We have reached another of these crossroads. The limits of silicon are testing the mettle of Jobs's ideas. Right at the moment where Tech barons should invite thinkers from the arts and the liberal arts to weigh in on how they are doing, a number of arrogant public statements - like those from Andreesen - have been made declaring the humanities studies as worthless to the new economy. Humanities grads are unemployable. The liberal arts are not grounded in the 'real world.'

Really? Wiki defines the liberal arts simply:
The liberal arts (Latin: artes liberales) are those subjects or skills that in classical antiquity were considered essential for a free person (a citizen) to know in order to take an active part in civic life.
In the history of civilized societies, there can be no profit without the added dimension of knowing what larger purpose the profit serves. Accomplishments and industry are geared toward building something greater than ourselves. Even in a secular, rationalized order, we have to believe in something. We must ask: why are the leaders of a broken economy, of an impoverished, rhetorically-degraded politics, of a technological progress trap, suddenly insisting at this moment that knowing how to think for yourself is impractical and worthless? Why are they warning that real creativity - grounded in art, imagination and ethics - is a sure ticket to degradation and poverty?

Are philosophy, law, history, linguistics, literature, theology, mathematics and the creative arts really under judgement here? Or are the founding principles of limitless technological-human integration currently facing harder questions?

Recent events might indicate the latter. Jim Thomas has warned against the unintended consequences that will emerge around fields like synthetic biology:
What we’re seeing alongside the development of synthetic biology is a massive corporate grab on plant life. Literally speaking, that means a grab on land, and a grab on seas, as well, where people are being moved off of land to make way for the growing of plant life that can be transformed into plastics, chemicals, fuels and so forth. What drives synthetic biology is not an attempt to ... save the planet, or ... help humanity but an attempt to ... increase the bottom line for certain very large corporations.
It is interesting that, right at the moment when engineers would have to face some of the unexpected moral and philosophical consequences of their success, they have suddenly veered back toward their roots in the manufacturing might that was the pride of capitalists and socialists alike during the 20th century. This will pump the economy, and get everyone's minds off the yawning moral vacuum.

Part of the engineering shift comes from Thomas's predicted corporate grab on plant life, land and seas. Engineers behind the new modes of technological production are aware that even a virtual economy needs massive amounts of resources and energy.

Infrastructure, neglected in the past forty years while the computing boom took off (a process documented in the photographs of Gen X urbex explorers), is suddenly front and centre. Granted, it has taken a few bridge and overpass collapses to shift the focus of investment on civil engineering. It is a lateral move, to ensure our virtual future.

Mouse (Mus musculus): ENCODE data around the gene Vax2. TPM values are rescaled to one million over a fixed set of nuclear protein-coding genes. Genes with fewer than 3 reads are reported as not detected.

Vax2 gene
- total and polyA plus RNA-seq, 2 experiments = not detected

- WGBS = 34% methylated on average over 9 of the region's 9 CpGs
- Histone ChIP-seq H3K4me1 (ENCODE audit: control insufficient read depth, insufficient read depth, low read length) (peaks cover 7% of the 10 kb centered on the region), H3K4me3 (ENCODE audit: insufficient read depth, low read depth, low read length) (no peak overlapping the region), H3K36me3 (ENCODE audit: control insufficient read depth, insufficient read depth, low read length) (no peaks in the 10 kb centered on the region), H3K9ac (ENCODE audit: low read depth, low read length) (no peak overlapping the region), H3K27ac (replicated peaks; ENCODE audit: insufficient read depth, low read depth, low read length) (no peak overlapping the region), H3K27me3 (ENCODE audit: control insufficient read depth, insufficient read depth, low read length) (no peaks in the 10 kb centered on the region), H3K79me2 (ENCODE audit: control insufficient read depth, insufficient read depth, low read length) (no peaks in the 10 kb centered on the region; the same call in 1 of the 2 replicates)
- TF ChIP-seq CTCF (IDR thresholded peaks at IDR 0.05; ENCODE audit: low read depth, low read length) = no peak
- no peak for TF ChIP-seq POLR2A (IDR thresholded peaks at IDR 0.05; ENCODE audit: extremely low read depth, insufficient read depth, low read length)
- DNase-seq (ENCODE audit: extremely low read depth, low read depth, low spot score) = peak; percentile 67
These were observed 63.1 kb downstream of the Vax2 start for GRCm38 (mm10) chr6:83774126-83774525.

The renaissance of enormous civil engineering big building projects is on the horizon. A good example is the Grand Ethiopian Renaissance Dam, which is currently damming the Blue Nile River, much to the alarm of Egypt's people and leaders. The project was handed, against no other bidding competition, by the Ethiopian government to Salini Costruttori Spa, a Rome-based construction company.

Salini - known for highway, airport construction and electro-mechanical projects in Italy and parts of Eastern Europe - is getting nearly USD $5 billion (95 percent of the Ethiopian government’s 2011 budget) to complete the job. Salini is on the move: in June 2013, it captured a 90 per cent stake in its bigger rival, Impreglio, which was previously Italy's largest construction group:
Under the 2013-2016 business plan, Salini Impregilo will generate core earnings of 1 billion euros in 2016 with an order backlog seen rising to 26 billion euros. Pietro Salini said the plan was conservative.
Maybe the argument that the recession is over, even beyond the simple economic definitions, is true. What common people have not understood was that when we came out of the Great Recession, they would be left behind. During the recession, the economic power balance shifted; the entire social order changed, possibly for a long time. Big economies are functioning. But there are no longer any guarantees for the 99 per cent. As tech mogul Andreesen promised, membership in the middle class is becoming a myth.

How fortunate, then, that Pietro Salini, CEO of Salini Impreglio, has a sense of civic duty and awareness of the value of history, art and archaeology. This week, he promised 20 million euros (USD $26 million) to restore the ancient city of Pompeii: "It would be a crime to let Pompeii crumble," he said.